In many respects, this week's recent media coverage of Angela Merkel has shown that still, it will be one rule for men and another for women when it comes to headlines, sexism and ageing. Why in 2019, is this still the case, wonders Jennifer McShane
In my career as a journalist, I frequently write about women. Glorious women. But when I saw the widespread coverage of Chancellor of Germany Angela Merkel and her 'shaking' (as a full-blown Twitter Moment, no less), I despaired. Numerous outlets painstakingly tried to get to the bottom of what caused such a "violent" episode.
She was standing next to Ukrainian President Volodymyr Zelensky in Berlin in the 28C heat on Tuesday when many pointed out she looked uncomfortable, visibly shaking. It was, as it turned out, simply down to dehydration. The concern was valid to a degree; it was unexpected, out of the ordinary.
However, it was how it was framed which made it problematic. Coverage from Sky News instantly alluded to her age as the primary issue:
"Mrs Merkel, who turns 65 next month, has since said she is doing well after drinking a few glasses of water, suggesting she was dehydrated."
The Daily Express had a medical doctor "give his verdict" as to what might be the cause - rejecting (naturally) the idea that it simply could be down to dehydration.
"However, some people have not accepted this explanation and believe the shaking could be down to illness."
What does it have to be an illness? Why is the implication that, as Merkel is over 60, such tremors must be due to a medical condition she has failed to disclose? Is the incident really, as some coverage has suggested "a big worry?" She has herself, dismissed any health concerns, yet even so, one report eagerly pointed out that "something similar happened in 2014."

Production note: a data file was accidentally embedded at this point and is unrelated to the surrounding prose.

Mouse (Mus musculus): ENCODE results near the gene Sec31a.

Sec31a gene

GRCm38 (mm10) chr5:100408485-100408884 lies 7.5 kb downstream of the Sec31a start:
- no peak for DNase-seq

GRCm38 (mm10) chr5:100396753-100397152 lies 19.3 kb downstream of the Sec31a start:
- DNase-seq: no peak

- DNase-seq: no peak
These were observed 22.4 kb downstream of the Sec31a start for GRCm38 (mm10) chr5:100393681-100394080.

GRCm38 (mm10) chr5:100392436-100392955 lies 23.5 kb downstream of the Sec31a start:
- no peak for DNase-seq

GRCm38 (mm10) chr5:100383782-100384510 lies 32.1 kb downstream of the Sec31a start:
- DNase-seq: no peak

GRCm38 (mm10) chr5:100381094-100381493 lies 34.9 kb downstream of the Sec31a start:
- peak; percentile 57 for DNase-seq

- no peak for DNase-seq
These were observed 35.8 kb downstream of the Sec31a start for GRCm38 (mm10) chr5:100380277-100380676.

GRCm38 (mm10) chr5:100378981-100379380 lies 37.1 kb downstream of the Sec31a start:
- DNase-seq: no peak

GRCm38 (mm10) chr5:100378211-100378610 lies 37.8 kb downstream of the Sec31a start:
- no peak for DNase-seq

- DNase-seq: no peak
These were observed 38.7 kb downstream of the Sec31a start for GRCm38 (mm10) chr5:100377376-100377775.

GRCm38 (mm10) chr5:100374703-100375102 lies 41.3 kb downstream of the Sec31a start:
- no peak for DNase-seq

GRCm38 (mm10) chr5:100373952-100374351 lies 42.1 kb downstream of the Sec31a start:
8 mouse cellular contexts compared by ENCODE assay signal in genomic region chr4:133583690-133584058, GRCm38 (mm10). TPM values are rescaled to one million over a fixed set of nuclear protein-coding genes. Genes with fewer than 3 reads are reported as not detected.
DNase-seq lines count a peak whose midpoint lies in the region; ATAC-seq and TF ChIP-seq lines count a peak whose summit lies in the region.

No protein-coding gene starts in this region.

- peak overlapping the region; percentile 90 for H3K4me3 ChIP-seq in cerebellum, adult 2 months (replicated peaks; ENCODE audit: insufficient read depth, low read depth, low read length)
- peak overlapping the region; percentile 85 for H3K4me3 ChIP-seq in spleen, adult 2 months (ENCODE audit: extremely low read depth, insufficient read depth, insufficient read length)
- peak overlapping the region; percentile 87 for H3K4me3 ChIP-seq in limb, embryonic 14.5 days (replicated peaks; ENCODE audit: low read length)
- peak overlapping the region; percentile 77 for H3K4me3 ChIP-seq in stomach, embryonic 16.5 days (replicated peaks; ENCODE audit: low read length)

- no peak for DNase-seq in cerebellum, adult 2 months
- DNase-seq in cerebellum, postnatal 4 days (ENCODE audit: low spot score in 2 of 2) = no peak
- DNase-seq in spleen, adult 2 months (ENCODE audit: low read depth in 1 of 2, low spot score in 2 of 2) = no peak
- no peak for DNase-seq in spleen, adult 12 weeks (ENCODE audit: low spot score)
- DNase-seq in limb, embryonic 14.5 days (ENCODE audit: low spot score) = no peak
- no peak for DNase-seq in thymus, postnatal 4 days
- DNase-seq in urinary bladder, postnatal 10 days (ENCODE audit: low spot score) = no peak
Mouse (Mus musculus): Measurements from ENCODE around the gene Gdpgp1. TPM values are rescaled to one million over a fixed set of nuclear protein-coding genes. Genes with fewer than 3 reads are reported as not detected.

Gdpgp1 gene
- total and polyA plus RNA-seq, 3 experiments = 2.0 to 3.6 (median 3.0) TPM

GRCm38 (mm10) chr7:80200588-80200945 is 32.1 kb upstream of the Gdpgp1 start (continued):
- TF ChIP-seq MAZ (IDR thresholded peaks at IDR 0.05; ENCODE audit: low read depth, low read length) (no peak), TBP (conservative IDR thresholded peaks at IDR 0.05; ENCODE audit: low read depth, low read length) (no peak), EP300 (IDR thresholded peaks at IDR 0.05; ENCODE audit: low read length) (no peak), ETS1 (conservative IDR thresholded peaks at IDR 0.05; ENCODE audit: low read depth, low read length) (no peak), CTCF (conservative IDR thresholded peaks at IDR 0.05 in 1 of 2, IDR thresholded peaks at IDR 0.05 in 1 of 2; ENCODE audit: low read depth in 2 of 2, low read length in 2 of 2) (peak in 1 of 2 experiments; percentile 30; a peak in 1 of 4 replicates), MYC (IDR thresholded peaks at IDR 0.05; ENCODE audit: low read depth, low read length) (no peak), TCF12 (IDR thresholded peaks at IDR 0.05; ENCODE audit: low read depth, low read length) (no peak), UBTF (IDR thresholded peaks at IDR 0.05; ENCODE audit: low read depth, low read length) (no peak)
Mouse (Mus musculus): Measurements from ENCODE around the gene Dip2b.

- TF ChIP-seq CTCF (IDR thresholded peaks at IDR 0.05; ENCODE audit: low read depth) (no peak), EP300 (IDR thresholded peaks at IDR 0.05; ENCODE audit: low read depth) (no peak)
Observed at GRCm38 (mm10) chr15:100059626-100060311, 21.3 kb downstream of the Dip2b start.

Or is it simply another excuse to point out that women will always be subjected to such critique once they are over 25?
This week, in polar opposite coverage, Prince Philip, was praised for being sprightly and energetic at the ripe old age of 94 as he attended events with the Queen. "What retirement?" cooed one UK newspaper.
In comparison, women are frequently made to feel as if their primary quest should be eternal youth. The Daily Mail's "sidebar of shame" regularly displays this toxic attitude - it holds up examples frequently alleging women's failure to adhere to the "thou shalt not age" commandment. Or instead, features articles of women who are no older than 30.
To age is not a sin. There is pride and beauty to be taken in our transformation as we become wiser, more confident versions of ourselves.
So why can't that be celebrated in the news headlines more?
Main photograph: @NYnews
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